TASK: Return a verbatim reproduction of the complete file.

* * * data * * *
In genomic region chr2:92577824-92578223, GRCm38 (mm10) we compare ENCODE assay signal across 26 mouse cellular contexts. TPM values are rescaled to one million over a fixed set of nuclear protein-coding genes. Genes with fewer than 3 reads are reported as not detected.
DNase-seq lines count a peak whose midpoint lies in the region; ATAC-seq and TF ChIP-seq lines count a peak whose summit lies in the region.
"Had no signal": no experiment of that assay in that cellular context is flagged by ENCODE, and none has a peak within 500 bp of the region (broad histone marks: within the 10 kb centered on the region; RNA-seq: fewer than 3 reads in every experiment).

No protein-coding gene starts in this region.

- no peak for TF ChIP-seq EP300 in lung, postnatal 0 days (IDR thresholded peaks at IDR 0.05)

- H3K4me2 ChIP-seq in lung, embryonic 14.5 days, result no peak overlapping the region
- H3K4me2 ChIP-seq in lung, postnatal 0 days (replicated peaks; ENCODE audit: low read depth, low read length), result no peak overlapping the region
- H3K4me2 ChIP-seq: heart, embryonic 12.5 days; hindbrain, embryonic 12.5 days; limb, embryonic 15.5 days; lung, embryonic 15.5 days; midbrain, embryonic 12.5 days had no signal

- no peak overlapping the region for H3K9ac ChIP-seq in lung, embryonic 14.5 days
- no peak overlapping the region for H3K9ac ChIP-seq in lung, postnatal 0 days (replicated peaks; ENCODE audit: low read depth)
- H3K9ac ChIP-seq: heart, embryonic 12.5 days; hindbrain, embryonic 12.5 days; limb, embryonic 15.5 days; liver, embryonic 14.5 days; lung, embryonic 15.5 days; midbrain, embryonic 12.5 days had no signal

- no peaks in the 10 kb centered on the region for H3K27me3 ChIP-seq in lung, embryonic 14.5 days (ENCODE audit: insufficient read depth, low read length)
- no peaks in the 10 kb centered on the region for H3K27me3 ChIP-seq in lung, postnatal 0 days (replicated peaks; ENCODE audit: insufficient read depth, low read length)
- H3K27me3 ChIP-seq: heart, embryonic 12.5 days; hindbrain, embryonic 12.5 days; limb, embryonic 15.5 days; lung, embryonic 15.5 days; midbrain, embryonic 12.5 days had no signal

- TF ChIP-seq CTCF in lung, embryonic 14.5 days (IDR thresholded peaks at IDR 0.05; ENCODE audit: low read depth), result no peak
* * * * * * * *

In genomic region chr2:92577824-92578223, GRCm38 (mm10) we compare ENCODE assay signal across 26 mouse cellular contexts. TPM values are rescaled to one million over a fixed set of nuclear protein-coding genes. Genes with fewer than 3 reads are reported as not detected.
DNase-seq lines count a peak whose midpoint lies in the region; ATAC-seq and TF ChIP-seq lines count a peak whose summit lies in the region.
"Had no signal": no experiment of that assay in that cellular context is flagged by ENCODE, and none has a peak within 500 bp of the region (broad histone marks: within the 10 kb centered on the region; RNA-seq: fewer than 3 reads in every experiment).

No protein-coding gene starts in this region.

- no peak for TF ChIP-seq EP300 in lung, postnatal 0 days (IDR thresholded peaks at IDR 0.05)

- H3K4me2 ChIP-seq in lung, embryonic 14.5 days, result no peak overlapping the region
- H3K4me2 ChIP-seq in lung, postnatal 0 days (replicated peaks; ENCODE audit: low read depth, low read length), result no peak overlapping the region
- H3K4me2 ChIP-seq: heart, embryonic 12.5 days; hindbrain, embryonic 12.5 days; limb, embryonic 15.5 days; lung, embryonic 15.5 days; midbrain, embryonic 12.5 days had no signal

- no peak overlapping the region for H3K9ac ChIP-seq in lung, embryonic 14.5 days
- no peak overlapping the region for H3K9ac ChIP-seq in lung, postnatal 0 days (replicated peaks; ENCODE audit: low read depth)
- H3K9ac ChIP-seq: heart, embryonic 12.5 days; hindbrain, embryonic 12.5 days; limb, embryonic 15.5 days; liver, embryonic 14.5 days; lung, embryonic 15.5 days; midbrain, embryonic 12.5 days had no signal

- no peaks in the 10 kb centered on the region for H3K27me3 ChIP-seq in lung, embryonic 14.5 days (ENCODE audit: insufficient read depth, low read length)
- no peaks in the 10 kb centered on the region for H3K27me3 ChIP-seq in lung, postnatal 0 days (replicated peaks; ENCODE audit: insufficient read depth, low read length)
- H3K27me3 ChIP-seq: heart, embryonic 12.5 days; hindbrain, embryonic 12.5 days; limb, embryonic 15.5 days; lung, embryonic 15.5 days; midbrain, embryonic 12.5 days had no signal

- TF ChIP-seq CTCF in lung, embryonic 14.5 days (IDR thresholded peaks at IDR 0.05; ENCODE audit: low read depth), result no peak